Tuesday, August 30, 2011

“The best laid plans of mice and men….

Gang aft agley” (Robert Burns To a mouse, 1785). Or in other words, sometimes you need to re-visit your original plans and come up with plan B, C, or D. Luckily we have many women on the team as well as men (and no mice) so when things go “agley” the outcome is not as definite as Burns would suggest.

After a highly successful fortnight in Samoa we had some news which resulted in a re-shuffle of our village consultation schedule. More on this later; first a recap of the consultation in Mutiatele, Malaela and Poutasi villages. We spent three days in each village; the programme of consultation has been explained by Michele in a previous post. In Poutasi, as in Mutiatele and Malaela we again got to showcase our dancing skills. Luckily for the villagers we had more to offer than amateur dance steps, the draft evacuation zone maps, signs, and information boards were very well received. The level of interest in tsunami science, as well evacuation planning, was again very high.

We had tweaked the facilitation process a little, based on Vaitoa’s expertise in the community consultation process. For Poutasi we took a more structured approach to discussion of the signs and information board drafts, with resources discussed in the order they would be encountered from the coast (you are in a tsunami evacuation zone)to furthest inland (you have reached the safe location). All the facilitators have been doing a fantastic job, but there are always ways you can improve delivery of your information and make understanding and knowledge sharing easier, so we were very happy with the amendments Vaitoa made following the visit to Mutiatele and Malaela.

The importance of consulting with a range of villages has been highlighted already, not only are the villages we have worked with so far topographically different, there is also quite a different feeling in terms of gravitas, the degree of emotional recovery, the number of high chiefs (more in Poutasi) and the resources in the villages, Mutiatele and Malaela have a some small stores, two churches and a primary school, Poutasi has a hospital, high school, preschool, police station, two churches, large village hall, and some small stores. The discussion in Mutiatele and Malaela felt somewhat more light-hearted, there was recognition that tsunami planning is a serious business and of prime importance to the village people; they were very grateful for the work we and the Samoan government are doing. In Poutasi the feeling was more subdued; the same recognition of the importance of planning was present, but there was a more serious feel to the proceedings. Our impression was that the emotions that arise when discussing tsunami, were closer to the surface in Poutasi. It is humbling to be in the villages and feel at the same time the grief for those lost and the joy of village life. Again we were catered for magnificently, and I discovered that my passion for Koko Samoa (locally grown cocoa with no bitterness and a rich, strong flavour) was undiminished.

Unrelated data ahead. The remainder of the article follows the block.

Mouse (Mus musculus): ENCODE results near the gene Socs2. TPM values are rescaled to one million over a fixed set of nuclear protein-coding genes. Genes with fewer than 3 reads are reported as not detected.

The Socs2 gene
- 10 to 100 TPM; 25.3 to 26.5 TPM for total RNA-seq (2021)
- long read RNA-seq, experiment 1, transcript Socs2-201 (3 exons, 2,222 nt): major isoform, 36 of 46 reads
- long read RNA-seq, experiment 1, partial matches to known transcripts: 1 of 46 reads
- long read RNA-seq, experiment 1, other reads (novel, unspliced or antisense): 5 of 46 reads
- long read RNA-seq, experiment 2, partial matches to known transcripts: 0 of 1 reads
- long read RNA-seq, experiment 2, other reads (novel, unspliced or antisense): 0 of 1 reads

Joe Annandale, a local resort owner and high chief in Poutasi has been thinking a lot about tsunami evacuation planning since 2009. He was a great help during our visit, in terms of organising the walkthrough/drive-through of evacuation routes (very well attended), and ensuring tsunami planning remains high on the village agenda. A big thank you is due to Joe for all of his support of the project and the team. Again we included a school visit in our trip, this was very well-received and the level of understanding of tsunami science among the high school students was very impressive. We left Poutasi with a great set of maps for evacuation routes and sign placement and some regret to be heading back to the big smoke of Apia.

Unfortunately while we were in Poutasi we did get the news that we had a cancellation from Faleu village, the next consultation location. A short-notice change to the dates of the nationwide Teuila festival now created clashes with our consultation dates. This festival is the big annual event of Samoa, and village life is focused on training for long boat races and festival planning.

Time for plan B. We considered that the visit to Satupaitea (the last village on the schedule) was also at risk so we made the call to return to NZ for two weeks and come back to Samoa after the festival was over, and meet with our last two pilot villages then. This plan was agreed to by all parties.

So we missed the snow and came back to a relatively warm New Zealand. I am now just getting the final preparations together for our next two consultations. Brenda Rosser will be travelling with me on her first visit to Samoa and we are both very excited to be going to Faleu Village on tiny Manono Island (famous in Samoa for its wildlife) and then directly to Satupaitea in Savai’i.

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